Fair enough, but Sun Yang's objective is to swim 1500m as fast as possible, not to conserve energy for the bike and run. Here are Sun's 100m splits:

56.3, 58.8, 58.8, 58.9, 58.7, 58.7, 58.7, 58.6, 58.7, 58.9, 58.7, 58.5, 58.9, 58.8, 54.2.

I'd be curious to know what Sun's coach thought of those splits. Obviously, he had a lot left in the tank on the last 100m. Is it possible Sun could have gone even faster for the full 1500 if he had held a slightly more aggressive pace for the first 1400? 58-lows instead of 58-highs? Over 1400m, even a 0.5 second faster pace translates into 7 seconds - more than the 4 seconds he gained on the last 100m.
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  #46  
Old 10-21-2011
bx bx is offline
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Quote:
Originally Posted by swim2Bfree View Post
Fair enough, but Sun Yang's objective is to swim 1500m as fast as possible, not to conserve energy for the bike and run. Here are Sun's 100m splits:
<snipped>
The objective of a triathlete is not to win too?

RE: Sun's split times, I'm sorry, I'm just not into that level of detail :) I honestly don't have anything to add beyond my original one-line comment, and I should have left it at that - sorry for hijacking this thread!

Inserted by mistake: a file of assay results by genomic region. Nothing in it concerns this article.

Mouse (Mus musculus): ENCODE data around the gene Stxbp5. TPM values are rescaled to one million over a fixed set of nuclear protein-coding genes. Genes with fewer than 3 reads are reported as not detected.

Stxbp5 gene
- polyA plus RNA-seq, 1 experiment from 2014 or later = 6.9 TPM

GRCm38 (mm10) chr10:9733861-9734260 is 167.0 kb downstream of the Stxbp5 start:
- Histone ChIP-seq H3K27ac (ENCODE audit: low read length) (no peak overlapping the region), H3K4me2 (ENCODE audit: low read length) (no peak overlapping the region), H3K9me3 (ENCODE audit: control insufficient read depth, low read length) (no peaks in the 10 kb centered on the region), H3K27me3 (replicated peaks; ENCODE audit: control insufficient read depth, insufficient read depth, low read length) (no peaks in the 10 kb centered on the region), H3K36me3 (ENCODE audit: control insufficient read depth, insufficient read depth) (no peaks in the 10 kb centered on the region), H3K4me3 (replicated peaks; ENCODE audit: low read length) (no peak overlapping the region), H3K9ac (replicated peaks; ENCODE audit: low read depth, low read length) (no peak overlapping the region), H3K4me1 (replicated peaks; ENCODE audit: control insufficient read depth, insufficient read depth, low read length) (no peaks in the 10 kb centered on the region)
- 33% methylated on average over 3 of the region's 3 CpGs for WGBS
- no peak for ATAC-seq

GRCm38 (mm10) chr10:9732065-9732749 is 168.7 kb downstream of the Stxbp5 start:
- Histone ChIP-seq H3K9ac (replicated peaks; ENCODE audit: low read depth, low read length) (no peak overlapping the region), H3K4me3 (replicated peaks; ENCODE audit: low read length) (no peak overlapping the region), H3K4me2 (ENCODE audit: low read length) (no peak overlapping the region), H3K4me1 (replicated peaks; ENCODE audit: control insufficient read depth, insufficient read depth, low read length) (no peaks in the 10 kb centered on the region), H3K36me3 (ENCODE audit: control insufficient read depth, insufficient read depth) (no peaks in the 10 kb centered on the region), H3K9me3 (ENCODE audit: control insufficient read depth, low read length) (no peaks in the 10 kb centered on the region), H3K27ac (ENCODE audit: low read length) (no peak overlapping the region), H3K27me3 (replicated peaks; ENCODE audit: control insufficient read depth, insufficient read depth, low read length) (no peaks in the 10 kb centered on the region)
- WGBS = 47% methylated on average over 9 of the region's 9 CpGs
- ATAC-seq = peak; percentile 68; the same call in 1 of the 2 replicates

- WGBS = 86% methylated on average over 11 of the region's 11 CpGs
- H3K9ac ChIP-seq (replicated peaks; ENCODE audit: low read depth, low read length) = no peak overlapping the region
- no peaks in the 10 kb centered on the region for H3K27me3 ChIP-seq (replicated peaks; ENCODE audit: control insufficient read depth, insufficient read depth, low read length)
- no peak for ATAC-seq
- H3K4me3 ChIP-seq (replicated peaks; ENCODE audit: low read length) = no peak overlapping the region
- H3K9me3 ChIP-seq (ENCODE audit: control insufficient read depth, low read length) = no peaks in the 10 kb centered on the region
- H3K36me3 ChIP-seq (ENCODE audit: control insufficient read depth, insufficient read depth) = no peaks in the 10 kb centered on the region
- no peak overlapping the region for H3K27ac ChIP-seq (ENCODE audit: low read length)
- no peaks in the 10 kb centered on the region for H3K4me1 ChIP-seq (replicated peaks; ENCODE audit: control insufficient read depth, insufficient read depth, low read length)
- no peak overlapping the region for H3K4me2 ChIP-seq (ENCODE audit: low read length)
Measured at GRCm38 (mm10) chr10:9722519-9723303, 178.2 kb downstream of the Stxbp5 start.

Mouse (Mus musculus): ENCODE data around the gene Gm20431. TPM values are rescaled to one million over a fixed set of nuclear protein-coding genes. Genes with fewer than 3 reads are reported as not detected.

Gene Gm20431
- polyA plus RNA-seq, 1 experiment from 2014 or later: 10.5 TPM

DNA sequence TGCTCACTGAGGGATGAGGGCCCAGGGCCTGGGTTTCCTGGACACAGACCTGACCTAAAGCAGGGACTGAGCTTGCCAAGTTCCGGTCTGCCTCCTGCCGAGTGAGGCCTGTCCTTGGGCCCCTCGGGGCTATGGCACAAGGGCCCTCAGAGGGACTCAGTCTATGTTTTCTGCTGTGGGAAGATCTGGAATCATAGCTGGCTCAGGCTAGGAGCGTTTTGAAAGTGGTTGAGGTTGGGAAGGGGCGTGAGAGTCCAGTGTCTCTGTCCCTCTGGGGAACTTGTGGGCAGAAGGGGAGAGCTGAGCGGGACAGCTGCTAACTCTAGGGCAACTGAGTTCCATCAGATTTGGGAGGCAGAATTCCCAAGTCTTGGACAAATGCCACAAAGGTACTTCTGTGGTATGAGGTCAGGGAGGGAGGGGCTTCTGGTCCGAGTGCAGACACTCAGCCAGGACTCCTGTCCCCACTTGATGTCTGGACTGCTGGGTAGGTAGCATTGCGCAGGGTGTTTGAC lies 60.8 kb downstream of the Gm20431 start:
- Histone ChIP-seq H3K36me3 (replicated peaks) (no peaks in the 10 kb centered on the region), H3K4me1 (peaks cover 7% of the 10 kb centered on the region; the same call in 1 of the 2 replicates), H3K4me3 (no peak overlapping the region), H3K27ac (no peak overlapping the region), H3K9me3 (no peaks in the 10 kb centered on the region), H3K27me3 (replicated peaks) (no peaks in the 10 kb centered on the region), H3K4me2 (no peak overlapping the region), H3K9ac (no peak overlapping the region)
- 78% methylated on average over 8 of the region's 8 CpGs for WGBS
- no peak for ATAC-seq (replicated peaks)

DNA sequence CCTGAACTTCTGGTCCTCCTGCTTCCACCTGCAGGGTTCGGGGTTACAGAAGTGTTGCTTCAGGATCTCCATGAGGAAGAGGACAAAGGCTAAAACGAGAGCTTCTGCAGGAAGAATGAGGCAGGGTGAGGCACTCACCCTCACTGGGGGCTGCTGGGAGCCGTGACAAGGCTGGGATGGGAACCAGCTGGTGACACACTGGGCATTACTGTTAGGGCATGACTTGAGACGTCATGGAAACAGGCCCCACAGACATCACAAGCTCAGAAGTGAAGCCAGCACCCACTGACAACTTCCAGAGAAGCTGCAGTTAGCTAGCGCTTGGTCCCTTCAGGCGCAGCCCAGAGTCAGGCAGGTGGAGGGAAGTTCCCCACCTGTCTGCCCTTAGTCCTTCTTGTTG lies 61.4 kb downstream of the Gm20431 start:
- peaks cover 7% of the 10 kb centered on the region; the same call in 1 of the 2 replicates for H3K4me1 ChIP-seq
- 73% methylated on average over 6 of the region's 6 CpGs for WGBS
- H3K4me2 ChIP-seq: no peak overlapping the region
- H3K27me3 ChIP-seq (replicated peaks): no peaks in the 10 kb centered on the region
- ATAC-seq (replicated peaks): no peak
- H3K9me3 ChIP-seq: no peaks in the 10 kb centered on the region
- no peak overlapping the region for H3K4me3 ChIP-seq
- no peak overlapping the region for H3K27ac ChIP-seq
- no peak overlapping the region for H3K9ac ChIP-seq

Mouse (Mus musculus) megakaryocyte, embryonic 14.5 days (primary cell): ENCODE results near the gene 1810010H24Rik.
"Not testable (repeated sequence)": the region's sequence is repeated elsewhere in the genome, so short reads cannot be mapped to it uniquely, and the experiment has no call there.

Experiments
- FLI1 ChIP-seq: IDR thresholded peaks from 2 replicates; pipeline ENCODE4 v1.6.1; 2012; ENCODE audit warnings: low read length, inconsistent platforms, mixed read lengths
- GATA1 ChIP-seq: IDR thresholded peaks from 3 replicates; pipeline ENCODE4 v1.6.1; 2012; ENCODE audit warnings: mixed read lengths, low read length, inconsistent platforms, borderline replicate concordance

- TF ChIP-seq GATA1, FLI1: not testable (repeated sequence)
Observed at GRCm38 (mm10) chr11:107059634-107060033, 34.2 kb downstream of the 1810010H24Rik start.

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  #47  
Old 10-22-2011
TomH TomH is offline
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Quote:
Originally Posted by Rincewind View Post
Nobody mentioned this, but high elbow seems to engage more muscles in your upper back and sides during the pull. I can even feel it in a dry land exercise.
I've definitely noticed a more solid pull, with a feeling of better propulsion when I concentrate on keeping my elbows high and closer to the surface. I think doing this also adds additional propulsion from the upper arm during the last part of the pull as the upper arm and elbow are "squeezing" back towards the body.
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  #48  
Old 10-22-2011
CoachToddE CoachToddE is offline
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Quote:
Originally Posted by Donal F View Post